Once a Spartan was visiting Athens. His Athenian host threw a banquet in his honor. Wishing to show off for his guest, the Athenian indicated several illustrious personages around the table. "That man there is the greatest sculptor in Greece," he declared, "and that gentleman yonder is its finest architect." The Spartan indicated a servant from his own entourage. "Yes," he said, "and that man there makes a very tasty bowl of soup."

The Athenians, of course, were outstanding warriors in their own right. The great playwright Aeschylus, composing his own epitaph, mentioned nothing of his ninety plays or of any other civilian accomplishment.

Here lies Aeschylus the Athenian. Of his courage at the battle of Marathon, the long- haired Persian could speak much.

Lycurgus decreed that no man under thirty could eat dinner at home with his family. Instead, he instituted "common messes" of fourteen or fifteen men who were part of the same platoon or military unit. Above the threshold of each mess was a sign that said:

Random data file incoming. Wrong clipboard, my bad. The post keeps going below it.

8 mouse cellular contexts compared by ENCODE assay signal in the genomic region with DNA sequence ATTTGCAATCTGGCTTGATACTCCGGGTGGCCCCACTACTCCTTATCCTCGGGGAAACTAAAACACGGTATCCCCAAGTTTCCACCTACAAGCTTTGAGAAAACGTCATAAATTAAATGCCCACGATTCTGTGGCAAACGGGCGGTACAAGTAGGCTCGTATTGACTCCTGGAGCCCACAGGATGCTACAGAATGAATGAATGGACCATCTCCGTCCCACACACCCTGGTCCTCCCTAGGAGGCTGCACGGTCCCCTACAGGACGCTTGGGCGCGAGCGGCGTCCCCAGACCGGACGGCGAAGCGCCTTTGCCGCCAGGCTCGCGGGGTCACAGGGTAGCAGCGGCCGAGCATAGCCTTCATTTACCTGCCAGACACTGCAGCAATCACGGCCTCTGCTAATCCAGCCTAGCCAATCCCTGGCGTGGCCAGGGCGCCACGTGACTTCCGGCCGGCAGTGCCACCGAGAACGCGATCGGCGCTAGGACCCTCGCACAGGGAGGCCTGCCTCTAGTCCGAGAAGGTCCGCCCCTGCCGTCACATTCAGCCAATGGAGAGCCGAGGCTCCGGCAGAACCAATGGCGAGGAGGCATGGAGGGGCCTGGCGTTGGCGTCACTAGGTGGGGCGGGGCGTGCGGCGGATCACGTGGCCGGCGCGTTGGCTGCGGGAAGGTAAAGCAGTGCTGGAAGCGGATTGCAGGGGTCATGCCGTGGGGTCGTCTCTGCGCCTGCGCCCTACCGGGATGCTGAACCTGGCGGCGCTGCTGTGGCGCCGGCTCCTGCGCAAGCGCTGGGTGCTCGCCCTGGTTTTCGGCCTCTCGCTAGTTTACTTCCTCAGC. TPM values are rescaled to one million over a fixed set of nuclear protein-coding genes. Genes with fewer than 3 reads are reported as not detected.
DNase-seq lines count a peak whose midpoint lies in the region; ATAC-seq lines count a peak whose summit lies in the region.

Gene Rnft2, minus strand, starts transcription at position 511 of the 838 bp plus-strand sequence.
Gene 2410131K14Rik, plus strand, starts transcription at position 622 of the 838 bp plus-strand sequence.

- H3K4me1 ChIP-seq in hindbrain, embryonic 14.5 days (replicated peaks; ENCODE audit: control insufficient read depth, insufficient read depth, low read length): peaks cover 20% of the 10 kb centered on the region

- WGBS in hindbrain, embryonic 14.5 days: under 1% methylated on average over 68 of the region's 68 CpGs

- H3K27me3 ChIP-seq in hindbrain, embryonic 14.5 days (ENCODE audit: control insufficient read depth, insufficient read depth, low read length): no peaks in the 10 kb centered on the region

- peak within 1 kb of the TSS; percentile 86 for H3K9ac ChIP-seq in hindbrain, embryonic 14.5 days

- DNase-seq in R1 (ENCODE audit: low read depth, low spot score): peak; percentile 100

Out this door, nothing.

The point of the common mess was to bind the men together as friends. "Even horses and dogs who are fed together," observed Xenophon, "form bonds and become attached to one another."

The payoff came, of course, on the battlefield.

Here's how Spartans got married. Lycurgus wanted to encourage passion, because he felt that a child—a boy— conceived in heat would make a better warrior. So a young Spartan husband could not live with his bride (he spent all day training and slept in the common mess). If the young couple were to consummate their love, the husband had to sneak away from his messmates, then slip back before his absence was discovered.

It was not uncommon for a young husband to be married for four or five years and never see his bride in daylight, except during public events and religious festivals.